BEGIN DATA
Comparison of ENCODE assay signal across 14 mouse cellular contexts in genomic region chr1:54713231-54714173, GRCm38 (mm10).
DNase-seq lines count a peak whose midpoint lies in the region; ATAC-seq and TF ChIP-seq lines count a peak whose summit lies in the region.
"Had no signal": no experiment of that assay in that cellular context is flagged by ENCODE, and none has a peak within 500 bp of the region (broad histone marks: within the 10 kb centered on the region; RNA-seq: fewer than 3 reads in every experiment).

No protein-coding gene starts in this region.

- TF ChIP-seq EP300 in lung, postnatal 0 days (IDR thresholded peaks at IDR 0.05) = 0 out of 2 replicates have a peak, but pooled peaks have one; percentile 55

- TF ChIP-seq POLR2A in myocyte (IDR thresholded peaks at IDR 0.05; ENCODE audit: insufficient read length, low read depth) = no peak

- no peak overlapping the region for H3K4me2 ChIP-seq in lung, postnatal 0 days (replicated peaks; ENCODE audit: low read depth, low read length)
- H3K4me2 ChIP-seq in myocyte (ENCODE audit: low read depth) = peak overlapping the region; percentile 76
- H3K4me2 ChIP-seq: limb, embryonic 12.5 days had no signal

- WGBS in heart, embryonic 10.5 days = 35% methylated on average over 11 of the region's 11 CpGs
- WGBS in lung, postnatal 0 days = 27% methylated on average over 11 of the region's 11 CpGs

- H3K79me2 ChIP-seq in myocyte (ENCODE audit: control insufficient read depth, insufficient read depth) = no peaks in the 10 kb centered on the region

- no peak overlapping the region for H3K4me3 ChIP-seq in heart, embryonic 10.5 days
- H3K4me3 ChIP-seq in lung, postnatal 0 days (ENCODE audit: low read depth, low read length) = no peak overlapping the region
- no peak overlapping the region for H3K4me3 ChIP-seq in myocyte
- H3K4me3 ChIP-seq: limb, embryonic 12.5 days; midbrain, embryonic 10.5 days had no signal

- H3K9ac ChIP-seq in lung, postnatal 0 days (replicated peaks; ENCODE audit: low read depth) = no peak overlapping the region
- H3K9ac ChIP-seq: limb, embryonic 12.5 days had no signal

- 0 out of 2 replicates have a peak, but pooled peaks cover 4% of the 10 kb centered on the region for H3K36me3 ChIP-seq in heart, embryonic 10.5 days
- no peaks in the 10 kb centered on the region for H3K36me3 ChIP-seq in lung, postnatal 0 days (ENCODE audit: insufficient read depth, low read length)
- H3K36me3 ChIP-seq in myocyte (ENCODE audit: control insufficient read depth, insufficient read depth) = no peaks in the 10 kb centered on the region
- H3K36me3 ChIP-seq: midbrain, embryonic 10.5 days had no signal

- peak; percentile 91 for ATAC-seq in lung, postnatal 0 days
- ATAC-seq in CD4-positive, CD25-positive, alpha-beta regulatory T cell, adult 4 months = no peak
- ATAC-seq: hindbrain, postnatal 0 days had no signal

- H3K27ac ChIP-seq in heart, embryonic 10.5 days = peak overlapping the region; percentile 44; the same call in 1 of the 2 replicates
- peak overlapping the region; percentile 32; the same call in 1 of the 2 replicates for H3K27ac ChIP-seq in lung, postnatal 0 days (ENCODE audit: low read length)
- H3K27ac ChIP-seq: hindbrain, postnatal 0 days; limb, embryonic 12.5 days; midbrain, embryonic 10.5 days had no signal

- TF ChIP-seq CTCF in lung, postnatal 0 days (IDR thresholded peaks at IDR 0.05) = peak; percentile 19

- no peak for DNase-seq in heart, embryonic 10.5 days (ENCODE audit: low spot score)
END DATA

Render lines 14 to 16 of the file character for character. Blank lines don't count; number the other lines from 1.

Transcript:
- H3K4me3 ChIP-seq in lung, postnatal 0 days (ENCODE audit: low read depth, low read length) = no peak overlapping the region
- no peak overlapping the region for H3K4me3 ChIP-seq in myocyte
- H3K4me3 ChIP-seq: limb, embryonic 12.5 days; midbrain, embryonic 10.5 days had no signal